online retailers in that it markets its products on its own Web
site as well as the other major online marketing channels in-
cluding pay-per-click advertising, affiliates, eBay and Amazon.
Online word of mouth also may be used as a technique
for viral marketing in which a company uses its customers to
promote a product or service to prospective customers, which
is the case when companies include forums for exchanging
word of mouth on their product pages. The use of online
word of mouth has the potential to influence product sales for
e-commerce companies. However, research of word of mouth
using online review comments and ratings has received limited
attention despite existing research arguing that understanding
how word of mouth differs in an online environment is critical
for marketing managers.
Anecdotal evidence and prior empirical studies indicate a
high level of acceptance of consumers and reliance on online
word of mouth. More specifically, Forrester Research has
found that 50 percent of young Internet surfers rely on online
recommendations when purchasing CDs, movies and video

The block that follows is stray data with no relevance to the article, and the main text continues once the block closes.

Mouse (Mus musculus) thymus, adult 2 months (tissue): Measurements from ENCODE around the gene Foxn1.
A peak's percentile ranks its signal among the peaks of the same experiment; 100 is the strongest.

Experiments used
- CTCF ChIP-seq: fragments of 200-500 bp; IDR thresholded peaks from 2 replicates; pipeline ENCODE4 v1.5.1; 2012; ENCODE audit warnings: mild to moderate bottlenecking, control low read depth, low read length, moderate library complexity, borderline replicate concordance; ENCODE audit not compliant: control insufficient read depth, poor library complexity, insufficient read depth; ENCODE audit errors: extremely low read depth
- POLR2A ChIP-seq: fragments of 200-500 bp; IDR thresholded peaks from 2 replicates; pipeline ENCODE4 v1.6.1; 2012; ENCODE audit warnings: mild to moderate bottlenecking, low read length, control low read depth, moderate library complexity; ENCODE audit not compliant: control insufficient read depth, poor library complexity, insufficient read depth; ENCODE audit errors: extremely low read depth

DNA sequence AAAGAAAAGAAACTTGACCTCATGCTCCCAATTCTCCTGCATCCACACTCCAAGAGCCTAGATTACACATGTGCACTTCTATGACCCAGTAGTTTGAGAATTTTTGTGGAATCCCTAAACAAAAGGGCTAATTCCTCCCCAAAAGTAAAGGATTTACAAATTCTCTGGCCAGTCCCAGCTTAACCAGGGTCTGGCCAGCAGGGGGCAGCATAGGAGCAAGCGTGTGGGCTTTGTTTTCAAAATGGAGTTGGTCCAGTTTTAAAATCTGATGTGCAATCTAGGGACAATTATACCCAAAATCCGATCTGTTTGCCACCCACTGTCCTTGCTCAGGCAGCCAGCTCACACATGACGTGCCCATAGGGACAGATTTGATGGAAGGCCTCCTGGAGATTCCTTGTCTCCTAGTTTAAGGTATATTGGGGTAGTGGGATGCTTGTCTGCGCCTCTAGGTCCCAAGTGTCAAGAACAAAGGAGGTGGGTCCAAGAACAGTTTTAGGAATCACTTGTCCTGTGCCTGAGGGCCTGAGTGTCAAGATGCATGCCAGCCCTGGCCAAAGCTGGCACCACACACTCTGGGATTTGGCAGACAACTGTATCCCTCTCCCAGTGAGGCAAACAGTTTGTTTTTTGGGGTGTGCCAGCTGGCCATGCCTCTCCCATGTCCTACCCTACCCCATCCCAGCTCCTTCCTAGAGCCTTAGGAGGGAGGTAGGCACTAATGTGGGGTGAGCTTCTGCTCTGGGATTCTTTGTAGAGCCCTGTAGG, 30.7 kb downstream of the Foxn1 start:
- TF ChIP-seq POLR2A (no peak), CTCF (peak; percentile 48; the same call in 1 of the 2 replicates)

games. Additionally, 67 percent of consumer goods sales are
based on word of mouth, according to another study from
McKinsey and Company. Some researchers also have found
that positive customer reviews can have a great impact on
repurchase intention. Nielsen’s Global Online Consumer
Survey also has found that users are increasingly relying on
online word of mouth during the decision-making process.
Previous research also has shown that the influence of word of
mouth can be so strong that it overrides private signals (e.g.,
gut instinct or feelings) and results in individuals relying solely
on the information provided by others. In fact, some research-
ers have suggested that online word of mouth may eventually
take the place of traditional advertising. Managers also have
been encouraged to review the online product reviews for the
less popular because online reviews can be even more influen-
tial for these items.
In this article, our objective is to empirically address the